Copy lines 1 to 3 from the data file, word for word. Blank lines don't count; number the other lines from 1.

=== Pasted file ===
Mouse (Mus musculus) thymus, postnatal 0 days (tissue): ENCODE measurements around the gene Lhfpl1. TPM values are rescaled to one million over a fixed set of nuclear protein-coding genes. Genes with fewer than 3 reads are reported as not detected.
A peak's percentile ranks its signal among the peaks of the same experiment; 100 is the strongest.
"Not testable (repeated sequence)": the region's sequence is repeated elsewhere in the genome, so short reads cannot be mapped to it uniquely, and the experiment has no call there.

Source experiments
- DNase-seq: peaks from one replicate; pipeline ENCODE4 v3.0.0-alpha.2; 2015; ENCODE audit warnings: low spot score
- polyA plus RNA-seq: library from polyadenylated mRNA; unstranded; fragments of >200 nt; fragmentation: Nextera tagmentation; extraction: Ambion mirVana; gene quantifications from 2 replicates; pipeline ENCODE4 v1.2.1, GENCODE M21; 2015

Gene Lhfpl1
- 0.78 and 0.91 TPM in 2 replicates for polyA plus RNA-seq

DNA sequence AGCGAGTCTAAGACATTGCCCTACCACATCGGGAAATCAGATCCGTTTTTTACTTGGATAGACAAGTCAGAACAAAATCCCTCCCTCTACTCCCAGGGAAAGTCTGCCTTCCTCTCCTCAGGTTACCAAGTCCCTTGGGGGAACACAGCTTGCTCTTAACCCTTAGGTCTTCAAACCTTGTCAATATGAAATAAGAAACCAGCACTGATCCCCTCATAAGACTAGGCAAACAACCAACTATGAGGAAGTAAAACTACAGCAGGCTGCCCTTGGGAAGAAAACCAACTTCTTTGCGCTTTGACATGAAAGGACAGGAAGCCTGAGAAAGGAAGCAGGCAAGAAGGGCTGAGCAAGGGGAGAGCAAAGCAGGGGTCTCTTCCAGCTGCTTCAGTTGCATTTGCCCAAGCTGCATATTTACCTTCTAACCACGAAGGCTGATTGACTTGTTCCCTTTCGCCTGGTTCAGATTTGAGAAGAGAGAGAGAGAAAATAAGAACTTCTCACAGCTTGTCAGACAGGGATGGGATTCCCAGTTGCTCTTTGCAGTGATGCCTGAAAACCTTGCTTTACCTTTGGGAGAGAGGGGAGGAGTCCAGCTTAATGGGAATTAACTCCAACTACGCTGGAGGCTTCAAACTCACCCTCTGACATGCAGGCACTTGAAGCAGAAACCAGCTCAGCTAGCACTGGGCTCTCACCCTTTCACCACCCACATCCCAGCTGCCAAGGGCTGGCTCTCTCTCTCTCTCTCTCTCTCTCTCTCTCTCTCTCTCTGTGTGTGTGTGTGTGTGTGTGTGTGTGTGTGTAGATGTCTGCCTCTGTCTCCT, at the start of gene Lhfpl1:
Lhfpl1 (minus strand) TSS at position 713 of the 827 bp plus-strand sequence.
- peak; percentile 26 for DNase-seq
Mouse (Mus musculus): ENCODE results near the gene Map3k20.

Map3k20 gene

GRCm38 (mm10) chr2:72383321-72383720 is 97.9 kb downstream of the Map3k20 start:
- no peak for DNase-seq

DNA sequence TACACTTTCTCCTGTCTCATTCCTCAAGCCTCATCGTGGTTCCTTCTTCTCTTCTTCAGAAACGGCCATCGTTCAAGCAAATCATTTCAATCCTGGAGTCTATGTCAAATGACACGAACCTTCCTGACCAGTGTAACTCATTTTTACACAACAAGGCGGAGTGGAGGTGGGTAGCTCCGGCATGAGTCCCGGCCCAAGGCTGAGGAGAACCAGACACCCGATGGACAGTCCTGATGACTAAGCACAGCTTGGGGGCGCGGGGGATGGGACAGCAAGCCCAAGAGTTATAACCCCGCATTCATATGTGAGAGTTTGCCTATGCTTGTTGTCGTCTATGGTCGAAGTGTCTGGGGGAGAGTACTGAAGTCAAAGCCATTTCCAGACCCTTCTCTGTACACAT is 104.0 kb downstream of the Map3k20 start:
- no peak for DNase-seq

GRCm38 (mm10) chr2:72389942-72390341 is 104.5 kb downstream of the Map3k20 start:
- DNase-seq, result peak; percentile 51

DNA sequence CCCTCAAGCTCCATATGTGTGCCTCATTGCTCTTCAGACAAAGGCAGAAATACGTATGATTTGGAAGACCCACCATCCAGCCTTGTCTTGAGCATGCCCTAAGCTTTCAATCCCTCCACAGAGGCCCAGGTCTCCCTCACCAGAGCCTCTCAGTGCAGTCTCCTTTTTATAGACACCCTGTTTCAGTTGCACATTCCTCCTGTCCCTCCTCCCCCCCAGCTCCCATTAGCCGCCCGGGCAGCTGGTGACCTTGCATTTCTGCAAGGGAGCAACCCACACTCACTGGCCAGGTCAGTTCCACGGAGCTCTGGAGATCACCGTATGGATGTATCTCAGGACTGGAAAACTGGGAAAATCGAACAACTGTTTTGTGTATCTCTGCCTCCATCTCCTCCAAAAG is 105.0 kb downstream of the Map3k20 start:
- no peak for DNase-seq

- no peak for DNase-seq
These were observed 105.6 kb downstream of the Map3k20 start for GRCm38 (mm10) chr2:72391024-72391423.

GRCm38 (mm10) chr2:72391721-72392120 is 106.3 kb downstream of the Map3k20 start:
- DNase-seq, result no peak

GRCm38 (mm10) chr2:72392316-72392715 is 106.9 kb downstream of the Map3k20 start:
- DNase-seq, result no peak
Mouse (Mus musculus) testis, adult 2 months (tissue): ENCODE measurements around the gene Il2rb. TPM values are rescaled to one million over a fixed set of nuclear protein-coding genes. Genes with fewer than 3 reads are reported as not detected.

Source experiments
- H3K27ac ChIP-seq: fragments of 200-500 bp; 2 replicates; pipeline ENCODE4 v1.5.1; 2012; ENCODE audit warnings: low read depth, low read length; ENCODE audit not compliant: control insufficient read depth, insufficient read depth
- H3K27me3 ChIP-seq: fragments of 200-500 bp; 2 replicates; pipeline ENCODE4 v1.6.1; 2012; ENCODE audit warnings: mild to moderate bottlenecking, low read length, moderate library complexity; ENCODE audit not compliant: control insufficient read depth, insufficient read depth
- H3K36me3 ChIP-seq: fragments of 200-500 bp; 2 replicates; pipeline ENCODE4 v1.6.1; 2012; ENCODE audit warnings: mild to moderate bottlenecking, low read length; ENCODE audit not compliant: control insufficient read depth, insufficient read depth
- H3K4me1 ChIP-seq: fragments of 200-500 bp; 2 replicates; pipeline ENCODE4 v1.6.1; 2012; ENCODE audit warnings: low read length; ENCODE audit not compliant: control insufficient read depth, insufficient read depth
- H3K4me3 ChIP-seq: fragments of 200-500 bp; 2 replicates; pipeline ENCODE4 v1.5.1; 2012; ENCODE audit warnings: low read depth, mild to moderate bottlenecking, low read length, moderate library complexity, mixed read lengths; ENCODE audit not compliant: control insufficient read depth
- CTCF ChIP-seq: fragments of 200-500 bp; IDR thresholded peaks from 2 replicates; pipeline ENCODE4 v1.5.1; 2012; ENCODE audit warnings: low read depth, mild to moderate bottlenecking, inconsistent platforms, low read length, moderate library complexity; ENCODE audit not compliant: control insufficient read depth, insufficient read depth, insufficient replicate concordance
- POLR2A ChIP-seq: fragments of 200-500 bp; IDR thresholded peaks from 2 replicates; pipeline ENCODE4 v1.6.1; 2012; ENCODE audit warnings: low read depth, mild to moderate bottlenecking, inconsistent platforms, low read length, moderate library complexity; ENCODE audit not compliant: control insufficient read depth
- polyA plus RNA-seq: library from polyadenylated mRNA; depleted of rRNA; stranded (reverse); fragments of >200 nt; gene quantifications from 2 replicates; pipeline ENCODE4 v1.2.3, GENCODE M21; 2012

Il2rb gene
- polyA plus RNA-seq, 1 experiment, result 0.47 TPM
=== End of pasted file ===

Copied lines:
Mouse (Mus musculus) thymus, postnatal 0 days (tissue): ENCODE measurements around the gene Lhfpl1. TPM values are rescaled to one million over a fixed set of nuclear protein-coding genes. Genes with fewer than 3 reads are reported as not detected.
A peak's percentile ranks its signal among the peaks of the same experiment; 100 is the strongest.
"Not testable (repeated sequence)": the region's sequence is repeated elsewhere in the genome, so short reads cannot be mapped to it uniquely, and the experiment has no call there.